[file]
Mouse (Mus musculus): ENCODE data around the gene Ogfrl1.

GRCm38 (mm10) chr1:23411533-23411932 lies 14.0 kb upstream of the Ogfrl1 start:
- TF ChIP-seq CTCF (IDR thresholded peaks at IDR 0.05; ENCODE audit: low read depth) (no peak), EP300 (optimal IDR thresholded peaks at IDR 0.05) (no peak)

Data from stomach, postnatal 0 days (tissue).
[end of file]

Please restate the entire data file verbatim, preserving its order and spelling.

Mouse (Mus musculus): ENCODE data around the gene Ogfrl1.

GRCm38 (mm10) chr1:23411533-23411932 lies 14.0 kb upstream of the Ogfrl1 start:
- TF ChIP-seq CTCF (IDR thresholded peaks at IDR 0.05; ENCODE audit: low read depth) (no peak), EP300 (optimal IDR thresholded peaks at IDR 0.05) (no peak)

Data from stomach, postnatal 0 days (tissue).